THE Maharashtra government on Sunday issued new guidelines for medical oxygen usage based on recommendations of the central government-appointed expert committee. Private and public hospitals have been advised to restrict oxygen supply to 40 litre per minute in intensive care units and 15 litre per minute in normal wards per patient.
The Centre’s move comes in a bid to ration oxygen usage as the country slowly reaches close to exhausting its per day production capacity. Currently, India manufactures 6,900 metric tonne of oxygen every day, of which over 2500-2,700 metric tonne is medical oxygen demand and another 2,500 metric tonne is industrial oxygen requirement.
In fresh guidelines, the Union health ministry has fixed the per day consumption of oxygen at 57,600 litre for a severely ill patient. Niti Aayog has estimated that bout 3 per cent patients turn critical and require ICU support.
Earlier this month, Maharashtra had issued a notification, asking hospitals to restrict oxygen use to 12 litre per minute in ICU and 7 litre per minute in normal ward. On September 21, three days after the notification, state Health Secretary Dr Pradeep Vyas was forced to issue a clarification that the state does not plan to restrict oxygen use after they received backlash from doctors. In the latest guidelines, the state government has decided to implement central advisory. The notification shared with all districts advises to put a severe patient on oxygen support for 18 days on an average. Patients with oxygen saturation levels lower than 94 per cent or below are eligible to be put on oxygen support.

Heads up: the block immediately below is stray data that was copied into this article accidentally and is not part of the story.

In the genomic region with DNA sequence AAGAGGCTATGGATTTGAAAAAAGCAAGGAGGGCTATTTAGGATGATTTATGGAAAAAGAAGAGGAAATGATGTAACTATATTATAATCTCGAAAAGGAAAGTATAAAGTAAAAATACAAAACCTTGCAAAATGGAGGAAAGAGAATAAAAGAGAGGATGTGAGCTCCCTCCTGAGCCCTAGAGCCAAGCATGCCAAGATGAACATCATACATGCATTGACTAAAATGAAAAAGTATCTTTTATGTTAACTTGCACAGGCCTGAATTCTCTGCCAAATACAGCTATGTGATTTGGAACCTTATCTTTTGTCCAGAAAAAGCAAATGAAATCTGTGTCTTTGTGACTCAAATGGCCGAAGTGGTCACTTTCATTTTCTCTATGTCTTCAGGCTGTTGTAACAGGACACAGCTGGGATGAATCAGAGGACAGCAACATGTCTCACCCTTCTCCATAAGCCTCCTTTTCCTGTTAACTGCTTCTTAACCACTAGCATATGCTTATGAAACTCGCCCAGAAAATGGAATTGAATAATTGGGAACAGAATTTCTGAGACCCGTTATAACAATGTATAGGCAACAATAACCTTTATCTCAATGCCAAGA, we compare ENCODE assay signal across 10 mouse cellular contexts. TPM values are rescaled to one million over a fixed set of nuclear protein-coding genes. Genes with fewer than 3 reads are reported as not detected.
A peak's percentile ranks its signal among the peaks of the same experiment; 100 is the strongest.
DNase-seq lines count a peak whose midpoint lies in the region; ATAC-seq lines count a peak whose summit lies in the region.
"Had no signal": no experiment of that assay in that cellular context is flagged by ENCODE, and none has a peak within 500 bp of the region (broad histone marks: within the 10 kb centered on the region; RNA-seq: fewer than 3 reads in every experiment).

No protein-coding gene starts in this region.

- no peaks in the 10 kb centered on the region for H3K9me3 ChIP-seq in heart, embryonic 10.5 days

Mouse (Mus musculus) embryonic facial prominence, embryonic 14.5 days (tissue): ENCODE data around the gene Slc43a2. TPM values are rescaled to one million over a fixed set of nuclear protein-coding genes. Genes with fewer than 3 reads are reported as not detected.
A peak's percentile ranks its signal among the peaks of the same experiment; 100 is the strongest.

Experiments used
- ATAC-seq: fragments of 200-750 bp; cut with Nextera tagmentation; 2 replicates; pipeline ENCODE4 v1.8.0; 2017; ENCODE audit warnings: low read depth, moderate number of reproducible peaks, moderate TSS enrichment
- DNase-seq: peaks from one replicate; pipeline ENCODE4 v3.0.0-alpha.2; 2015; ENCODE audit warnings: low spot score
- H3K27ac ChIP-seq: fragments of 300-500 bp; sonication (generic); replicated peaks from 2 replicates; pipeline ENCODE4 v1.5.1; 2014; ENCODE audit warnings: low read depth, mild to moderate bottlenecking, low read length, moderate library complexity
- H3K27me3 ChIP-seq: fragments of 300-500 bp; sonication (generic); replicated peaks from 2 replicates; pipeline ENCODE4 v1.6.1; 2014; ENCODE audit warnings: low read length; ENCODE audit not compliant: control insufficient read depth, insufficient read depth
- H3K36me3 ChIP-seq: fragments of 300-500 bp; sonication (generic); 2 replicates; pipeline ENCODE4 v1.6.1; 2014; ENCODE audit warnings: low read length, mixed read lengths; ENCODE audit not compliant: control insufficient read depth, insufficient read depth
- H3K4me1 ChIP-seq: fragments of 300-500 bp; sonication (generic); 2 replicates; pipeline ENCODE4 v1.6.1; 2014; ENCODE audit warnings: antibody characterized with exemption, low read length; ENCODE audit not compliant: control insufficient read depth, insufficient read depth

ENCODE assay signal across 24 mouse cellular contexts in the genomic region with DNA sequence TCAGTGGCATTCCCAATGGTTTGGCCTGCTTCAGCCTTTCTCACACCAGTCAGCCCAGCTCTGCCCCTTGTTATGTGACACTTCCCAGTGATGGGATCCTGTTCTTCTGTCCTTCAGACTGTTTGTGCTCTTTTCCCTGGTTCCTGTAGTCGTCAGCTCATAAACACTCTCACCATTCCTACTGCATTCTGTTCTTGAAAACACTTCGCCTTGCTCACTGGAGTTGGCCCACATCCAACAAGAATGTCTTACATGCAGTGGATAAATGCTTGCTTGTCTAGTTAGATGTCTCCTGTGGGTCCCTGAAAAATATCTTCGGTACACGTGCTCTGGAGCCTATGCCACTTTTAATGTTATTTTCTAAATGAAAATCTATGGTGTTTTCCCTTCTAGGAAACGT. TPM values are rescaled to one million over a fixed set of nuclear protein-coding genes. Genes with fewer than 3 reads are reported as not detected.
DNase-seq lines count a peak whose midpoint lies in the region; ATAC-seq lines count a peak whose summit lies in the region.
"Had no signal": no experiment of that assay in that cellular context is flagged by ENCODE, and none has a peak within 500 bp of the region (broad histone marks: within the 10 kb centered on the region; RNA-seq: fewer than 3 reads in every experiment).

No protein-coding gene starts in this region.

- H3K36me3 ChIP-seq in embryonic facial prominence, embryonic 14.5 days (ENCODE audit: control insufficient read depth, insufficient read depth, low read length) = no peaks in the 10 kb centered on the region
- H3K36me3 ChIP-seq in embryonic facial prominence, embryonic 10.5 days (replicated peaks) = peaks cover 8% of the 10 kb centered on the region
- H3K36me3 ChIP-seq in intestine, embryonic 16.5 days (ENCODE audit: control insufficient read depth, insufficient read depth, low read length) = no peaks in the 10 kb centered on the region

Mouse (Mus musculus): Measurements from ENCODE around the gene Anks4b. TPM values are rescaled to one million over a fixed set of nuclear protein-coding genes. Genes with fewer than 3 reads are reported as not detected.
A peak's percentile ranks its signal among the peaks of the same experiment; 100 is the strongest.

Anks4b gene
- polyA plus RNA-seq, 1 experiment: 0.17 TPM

Dr Avinash Bhondwe, state president of Indian Medical Association, said, “The new guidelines seem more rational, but government should not restrict its usage. A clinician’s judgement should be final. Government should believe that doctors work ethically in patients’ interest,” Bhondwe said.
State health officials said they have noticed unnecessary use of oxygen on mild to moderately ill patients, and prolonged oxygen support even if it does not benefit a patient. A common complaint of pipeline leaks was also put forth. Pulmonologist Dr Jalil Parkar said a commodity like oxygen should not be restricted as several recovered patients continue to require oxygen support due to weak lung functioning.
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